I suspect the reason the Buggers (ha!) picked Molsheim is because it is home to the Bugatti Foundation Museum. That this was an Italian motor company makes no difference – the first syllable of the name matches, they make cars, so bring on the Herbies!
Needless to say, the amplified cries of “Est-ce que vous êtes pretes pour rock and roll?” and the awe-inspiring hum of one hundred VW engines revving weren’t exactly relaxing, so we beat a hasty retreat.
Now, despite the fact that we have a nearly unblemished record of being caught in torrential downpours on our Sunday excursions, I decided to tempt fate and stop in a little town called Dambach on the way back, since it looked pretty. These little villages are funny, in a way – it is hard to comprehend how small they are. Dambach, for instance, occupies an area smaller than a shopping mall. You could easily fit Wolfisheim, Riquewihr, Kayserberg and St Marie aux Mines in the parking lot and still have room for the Toys ‘R Us.
SAdly, if Alsace is the West Edmonton Mall of pretty malls, Dambach is the Gap – enticing store front, nothing that interesting inside. On the other hand, if you look closely at the roof of the mansion in the background, you can see and excellent example of the colourful tilework on their roofs.
So we hit the path back, hoping to make it home before dark. Though we were pretty tired from our sprint out, we set a good pace, and since it was close to dinner there was nothing else on the path. Or so we thought.
In fact, the crepuscular hours in France, as in Canada, are prime “flying around irritatingly” time for Mayflies. It was a horror show. They got in our eyes, in our clothes, behind our glasses, in our ears. Any time I tried to talk they’d fly in my mouth. It was horrific. At one point I looked at my bare arms only to see them writhing with hundreds of the little monsters trapped in my arm hairs.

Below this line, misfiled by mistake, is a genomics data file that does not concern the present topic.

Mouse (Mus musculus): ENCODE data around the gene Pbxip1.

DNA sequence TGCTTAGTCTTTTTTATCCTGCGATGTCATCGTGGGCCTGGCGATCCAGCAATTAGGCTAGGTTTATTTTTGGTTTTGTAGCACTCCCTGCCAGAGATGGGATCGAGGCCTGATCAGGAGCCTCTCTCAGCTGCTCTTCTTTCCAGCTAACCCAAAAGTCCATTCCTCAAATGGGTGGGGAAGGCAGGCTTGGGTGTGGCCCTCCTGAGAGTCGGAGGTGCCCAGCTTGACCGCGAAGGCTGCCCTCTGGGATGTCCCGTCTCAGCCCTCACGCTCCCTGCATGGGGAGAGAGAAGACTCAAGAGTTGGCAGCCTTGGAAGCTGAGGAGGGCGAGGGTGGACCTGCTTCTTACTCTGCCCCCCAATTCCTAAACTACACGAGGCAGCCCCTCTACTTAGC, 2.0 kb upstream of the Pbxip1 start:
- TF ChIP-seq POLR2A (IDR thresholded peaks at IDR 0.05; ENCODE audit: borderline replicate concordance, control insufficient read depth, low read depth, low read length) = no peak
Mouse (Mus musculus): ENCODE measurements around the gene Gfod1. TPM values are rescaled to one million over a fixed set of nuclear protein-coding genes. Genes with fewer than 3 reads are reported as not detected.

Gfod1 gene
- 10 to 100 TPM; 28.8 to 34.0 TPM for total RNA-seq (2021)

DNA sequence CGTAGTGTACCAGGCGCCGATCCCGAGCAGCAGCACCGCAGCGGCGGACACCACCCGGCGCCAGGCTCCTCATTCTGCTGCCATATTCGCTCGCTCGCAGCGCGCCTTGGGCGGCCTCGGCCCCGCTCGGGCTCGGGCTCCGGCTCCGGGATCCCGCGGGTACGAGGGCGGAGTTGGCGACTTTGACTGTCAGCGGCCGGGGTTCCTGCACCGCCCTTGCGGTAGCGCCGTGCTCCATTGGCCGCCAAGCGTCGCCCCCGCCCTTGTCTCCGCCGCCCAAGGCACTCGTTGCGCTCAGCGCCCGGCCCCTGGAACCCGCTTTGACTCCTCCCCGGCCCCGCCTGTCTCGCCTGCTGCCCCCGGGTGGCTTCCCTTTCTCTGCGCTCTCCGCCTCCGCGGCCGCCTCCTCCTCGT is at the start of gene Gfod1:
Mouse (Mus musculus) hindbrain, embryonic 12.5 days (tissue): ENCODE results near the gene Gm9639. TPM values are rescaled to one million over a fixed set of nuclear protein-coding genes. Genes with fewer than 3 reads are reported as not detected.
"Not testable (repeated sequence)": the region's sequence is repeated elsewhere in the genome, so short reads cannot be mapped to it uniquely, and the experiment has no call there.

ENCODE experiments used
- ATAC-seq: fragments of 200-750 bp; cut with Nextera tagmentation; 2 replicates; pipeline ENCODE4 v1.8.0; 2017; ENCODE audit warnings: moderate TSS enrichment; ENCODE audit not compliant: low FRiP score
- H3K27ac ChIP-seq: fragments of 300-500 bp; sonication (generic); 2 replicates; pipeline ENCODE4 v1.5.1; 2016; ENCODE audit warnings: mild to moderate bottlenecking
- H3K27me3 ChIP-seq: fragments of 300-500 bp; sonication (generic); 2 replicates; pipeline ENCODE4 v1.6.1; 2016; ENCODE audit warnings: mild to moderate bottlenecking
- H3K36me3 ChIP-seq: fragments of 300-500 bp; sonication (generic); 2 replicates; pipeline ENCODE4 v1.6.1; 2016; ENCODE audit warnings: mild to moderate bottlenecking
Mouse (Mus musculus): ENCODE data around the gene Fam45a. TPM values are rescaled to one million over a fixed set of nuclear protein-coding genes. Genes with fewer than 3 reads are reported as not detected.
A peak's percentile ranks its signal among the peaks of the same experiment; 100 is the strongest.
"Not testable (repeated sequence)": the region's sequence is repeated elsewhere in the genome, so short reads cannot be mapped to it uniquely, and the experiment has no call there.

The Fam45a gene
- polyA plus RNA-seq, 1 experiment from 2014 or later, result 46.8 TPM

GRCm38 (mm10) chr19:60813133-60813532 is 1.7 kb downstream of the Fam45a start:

When the first drops of rain began to fall, it was a welcome relief. The cold drops were refreshing, and it seemed to clear the bugs away. It intensified slightly, but not enough to cause real distress, but enough to clear the air of the plague.
"What's that idiot doing taking our photo? Can't he see it's starting to rain? Moooo-ve it!"
Soon, the rain stopped. We passed through a zone where we had brown fields just beginning to burst with green stalks of corn on our right. On the left the canal, and beyond that cavorting horses. Framing it all, an arc en ciel.
I then had one of my God-I-love-this-place moments. It’s all rainbows and ponies here.
About five kilometers from Strasbourg, France decided to quell my ardour, by dumping a few hundred gallons of water on it. First, a rumble of thunder, as if God himself were saying “Pedal fast, little man. Try to outrun my wrath!”
We couldn’t. It rained, and rained. Those few people still on the path took shelter under the trees, looking at us in bewilderment as we zipped by, soaked and trying to see through our fly-speckled sunglasses.
Worse yet, the rain stopped as we got into Strasbourg – apparently it was an extremely localized storm. Drivers slowed to gawk at us, probably certain that we had fallen into a lake.
The laugh was on them, for we were harbingers: as we locked up our bikes in the local parking garage (they have parking garages for bikes here, can you believe it?) the skies opened up again, but this time with the obvious purpose of sweeping all of Strasbourg into the Rhine. Buckets of water cascaded from the heavens while tourists and locals scuttled into doorways to take shelter.
Not Amynah and I though. We strode confidently through the tempest as the townsfolk looked upon us in awe. We would not cower before thunder, lightning, flood, plagues of bugs or plague of Bugs. Not today. For this day, we were the conquerors of Molsheim, Lords of Strasbourg and Viceroys of the Velocipede.
We graciously ignored the plebian muttering of "Ils est fou!" as we passed.